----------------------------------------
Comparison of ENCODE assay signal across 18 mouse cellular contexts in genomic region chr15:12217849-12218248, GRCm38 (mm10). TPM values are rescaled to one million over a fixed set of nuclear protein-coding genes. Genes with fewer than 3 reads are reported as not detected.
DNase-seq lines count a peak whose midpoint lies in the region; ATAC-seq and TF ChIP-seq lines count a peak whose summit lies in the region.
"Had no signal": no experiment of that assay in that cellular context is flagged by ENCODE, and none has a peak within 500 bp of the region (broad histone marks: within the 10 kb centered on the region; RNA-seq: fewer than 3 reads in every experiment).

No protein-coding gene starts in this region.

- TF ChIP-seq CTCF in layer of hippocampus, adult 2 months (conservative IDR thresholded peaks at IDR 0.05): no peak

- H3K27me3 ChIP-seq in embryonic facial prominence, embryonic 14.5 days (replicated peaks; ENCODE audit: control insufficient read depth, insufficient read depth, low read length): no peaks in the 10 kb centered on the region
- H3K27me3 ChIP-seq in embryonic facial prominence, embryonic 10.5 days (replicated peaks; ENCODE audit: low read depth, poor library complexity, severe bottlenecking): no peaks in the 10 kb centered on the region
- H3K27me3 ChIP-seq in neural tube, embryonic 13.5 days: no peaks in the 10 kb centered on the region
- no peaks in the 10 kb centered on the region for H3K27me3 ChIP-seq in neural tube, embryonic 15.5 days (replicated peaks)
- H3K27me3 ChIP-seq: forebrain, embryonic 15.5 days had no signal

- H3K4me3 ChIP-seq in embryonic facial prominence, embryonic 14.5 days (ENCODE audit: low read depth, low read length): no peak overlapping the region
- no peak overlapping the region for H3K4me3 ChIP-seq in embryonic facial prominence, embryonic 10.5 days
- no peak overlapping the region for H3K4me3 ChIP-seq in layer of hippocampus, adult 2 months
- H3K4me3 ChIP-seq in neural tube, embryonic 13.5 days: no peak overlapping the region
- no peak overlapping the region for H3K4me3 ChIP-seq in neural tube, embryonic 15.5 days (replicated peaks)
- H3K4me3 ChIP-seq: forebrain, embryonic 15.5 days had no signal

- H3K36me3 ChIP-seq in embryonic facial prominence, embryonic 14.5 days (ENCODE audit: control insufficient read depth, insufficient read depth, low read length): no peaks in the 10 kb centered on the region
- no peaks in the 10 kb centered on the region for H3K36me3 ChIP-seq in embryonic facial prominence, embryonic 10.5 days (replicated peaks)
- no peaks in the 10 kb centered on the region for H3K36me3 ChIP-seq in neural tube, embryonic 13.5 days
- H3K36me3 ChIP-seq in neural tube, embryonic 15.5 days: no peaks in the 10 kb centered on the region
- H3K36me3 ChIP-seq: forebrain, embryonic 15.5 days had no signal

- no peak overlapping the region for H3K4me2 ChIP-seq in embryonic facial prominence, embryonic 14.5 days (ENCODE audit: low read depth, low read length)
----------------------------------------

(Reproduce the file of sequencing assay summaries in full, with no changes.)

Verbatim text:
Comparison of ENCODE assay signal across 18 mouse cellular contexts in genomic region chr15:12217849-12218248, GRCm38 (mm10). TPM values are rescaled to one million over a fixed set of nuclear protein-coding genes. Genes with fewer than 3 reads are reported as not detected.
DNase-seq lines count a peak whose midpoint lies in the region; ATAC-seq and TF ChIP-seq lines count a peak whose summit lies in the region.
"Had no signal": no experiment of that assay in that cellular context is flagged by ENCODE, and none has a peak within 500 bp of the region (broad histone marks: within the 10 kb centered on the region; RNA-seq: fewer than 3 reads in every experiment).

No protein-coding gene starts in this region.

- TF ChIP-seq CTCF in layer of hippocampus, adult 2 months (conservative IDR thresholded peaks at IDR 0.05): no peak

- H3K27me3 ChIP-seq in embryonic facial prominence, embryonic 14.5 days (replicated peaks; ENCODE audit: control insufficient read depth, insufficient read depth, low read length): no peaks in the 10 kb centered on the region
- H3K27me3 ChIP-seq in embryonic facial prominence, embryonic 10.5 days (replicated peaks; ENCODE audit: low read depth, poor library complexity, severe bottlenecking): no peaks in the 10 kb centered on the region
- H3K27me3 ChIP-seq in neural tube, embryonic 13.5 days: no peaks in the 10 kb centered on the region
- no peaks in the 10 kb centered on the region for H3K27me3 ChIP-seq in neural tube, embryonic 15.5 days (replicated peaks)
- H3K27me3 ChIP-seq: forebrain, embryonic 15.5 days had no signal

- H3K4me3 ChIP-seq in embryonic facial prominence, embryonic 14.5 days (ENCODE audit: low read depth, low read length): no peak overlapping the region
- no peak overlapping the region for H3K4me3 ChIP-seq in embryonic facial prominence, embryonic 10.5 days
- no peak overlapping the region for H3K4me3 ChIP-seq in layer of hippocampus, adult 2 months
- H3K4me3 ChIP-seq in neural tube, embryonic 13.5 days: no peak overlapping the region
- no peak overlapping the region for H3K4me3 ChIP-seq in neural tube, embryonic 15.5 days (replicated peaks)
- H3K4me3 ChIP-seq: forebrain, embryonic 15.5 days had no signal

- H3K36me3 ChIP-seq in embryonic facial prominence, embryonic 14.5 days (ENCODE audit: control insufficient read depth, insufficient read depth, low read length): no peaks in the 10 kb centered on the region
- no peaks in the 10 kb centered on the region for H3K36me3 ChIP-seq in embryonic facial prominence, embryonic 10.5 days (replicated peaks)
- no peaks in the 10 kb centered on the region for H3K36me3 ChIP-seq in neural tube, embryonic 13.5 days
- H3K36me3 ChIP-seq in neural tube, embryonic 15.5 days: no peaks in the 10 kb centered on the region
- H3K36me3 ChIP-seq: forebrain, embryonic 15.5 days had no signal

- no peak overlapping the region for H3K4me2 ChIP-seq in embryonic facial prominence, embryonic 14.5 days (ENCODE audit: low read depth, low read length)